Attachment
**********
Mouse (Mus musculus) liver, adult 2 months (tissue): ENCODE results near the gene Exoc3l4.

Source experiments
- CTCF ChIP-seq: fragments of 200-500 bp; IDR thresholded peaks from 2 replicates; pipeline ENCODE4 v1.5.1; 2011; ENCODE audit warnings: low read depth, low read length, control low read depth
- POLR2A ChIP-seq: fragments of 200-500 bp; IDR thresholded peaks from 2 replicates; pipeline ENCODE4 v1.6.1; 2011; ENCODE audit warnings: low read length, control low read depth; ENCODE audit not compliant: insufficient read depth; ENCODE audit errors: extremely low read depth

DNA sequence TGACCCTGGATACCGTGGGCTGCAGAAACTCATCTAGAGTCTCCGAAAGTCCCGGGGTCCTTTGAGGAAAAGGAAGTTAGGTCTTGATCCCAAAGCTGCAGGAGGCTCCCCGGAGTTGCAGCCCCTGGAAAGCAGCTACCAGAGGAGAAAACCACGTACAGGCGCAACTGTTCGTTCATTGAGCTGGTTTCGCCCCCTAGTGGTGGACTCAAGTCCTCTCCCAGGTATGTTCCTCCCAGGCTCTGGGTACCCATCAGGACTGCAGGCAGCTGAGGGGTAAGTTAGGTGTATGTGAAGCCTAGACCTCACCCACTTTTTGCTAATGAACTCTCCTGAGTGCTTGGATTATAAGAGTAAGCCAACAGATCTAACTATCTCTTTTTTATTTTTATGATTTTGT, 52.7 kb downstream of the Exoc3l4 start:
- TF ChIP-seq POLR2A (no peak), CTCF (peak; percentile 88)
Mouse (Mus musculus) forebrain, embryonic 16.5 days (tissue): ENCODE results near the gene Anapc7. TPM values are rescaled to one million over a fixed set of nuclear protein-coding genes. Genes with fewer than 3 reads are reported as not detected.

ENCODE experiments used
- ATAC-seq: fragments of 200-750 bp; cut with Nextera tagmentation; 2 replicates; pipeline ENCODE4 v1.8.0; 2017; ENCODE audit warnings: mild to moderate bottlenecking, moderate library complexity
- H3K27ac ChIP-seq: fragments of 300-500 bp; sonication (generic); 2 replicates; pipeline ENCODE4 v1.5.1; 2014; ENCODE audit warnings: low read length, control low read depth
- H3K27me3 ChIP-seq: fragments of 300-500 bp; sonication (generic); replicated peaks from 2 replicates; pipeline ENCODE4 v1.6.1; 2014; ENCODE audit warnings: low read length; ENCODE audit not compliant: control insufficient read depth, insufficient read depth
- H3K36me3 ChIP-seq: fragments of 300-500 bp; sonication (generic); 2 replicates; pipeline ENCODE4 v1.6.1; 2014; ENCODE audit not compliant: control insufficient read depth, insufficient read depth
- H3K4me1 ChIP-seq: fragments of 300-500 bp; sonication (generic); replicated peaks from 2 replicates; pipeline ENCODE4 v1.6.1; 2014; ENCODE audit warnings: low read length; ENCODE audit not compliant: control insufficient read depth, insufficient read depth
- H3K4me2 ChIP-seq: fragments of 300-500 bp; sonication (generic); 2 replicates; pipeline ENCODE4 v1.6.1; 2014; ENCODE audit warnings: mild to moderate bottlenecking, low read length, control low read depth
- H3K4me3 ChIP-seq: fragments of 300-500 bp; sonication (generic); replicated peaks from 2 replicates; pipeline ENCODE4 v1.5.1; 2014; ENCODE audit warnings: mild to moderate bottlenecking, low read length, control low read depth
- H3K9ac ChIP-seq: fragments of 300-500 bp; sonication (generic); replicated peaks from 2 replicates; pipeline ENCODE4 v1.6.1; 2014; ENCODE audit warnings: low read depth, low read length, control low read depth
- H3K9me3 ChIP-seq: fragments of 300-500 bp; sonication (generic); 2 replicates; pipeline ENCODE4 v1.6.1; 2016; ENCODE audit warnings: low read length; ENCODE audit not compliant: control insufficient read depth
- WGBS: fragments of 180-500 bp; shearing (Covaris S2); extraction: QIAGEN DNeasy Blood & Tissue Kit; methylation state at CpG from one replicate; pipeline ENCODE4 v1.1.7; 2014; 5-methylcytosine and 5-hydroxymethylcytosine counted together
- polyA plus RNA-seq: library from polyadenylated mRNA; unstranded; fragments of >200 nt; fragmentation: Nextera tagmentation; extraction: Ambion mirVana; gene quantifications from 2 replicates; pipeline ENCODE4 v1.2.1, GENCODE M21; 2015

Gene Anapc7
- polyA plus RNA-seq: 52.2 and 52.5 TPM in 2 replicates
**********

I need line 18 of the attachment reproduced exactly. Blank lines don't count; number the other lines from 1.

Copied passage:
- WGBS: fragments of 180-500 bp; shearing (Covaris S2); extraction: QIAGEN DNeasy Blood & Tissue Kit; methylation state at CpG from one replicate; pipeline ENCODE4 v1.1.7; 2014; 5-methylcytosine and 5-hydroxymethylcytosine counted together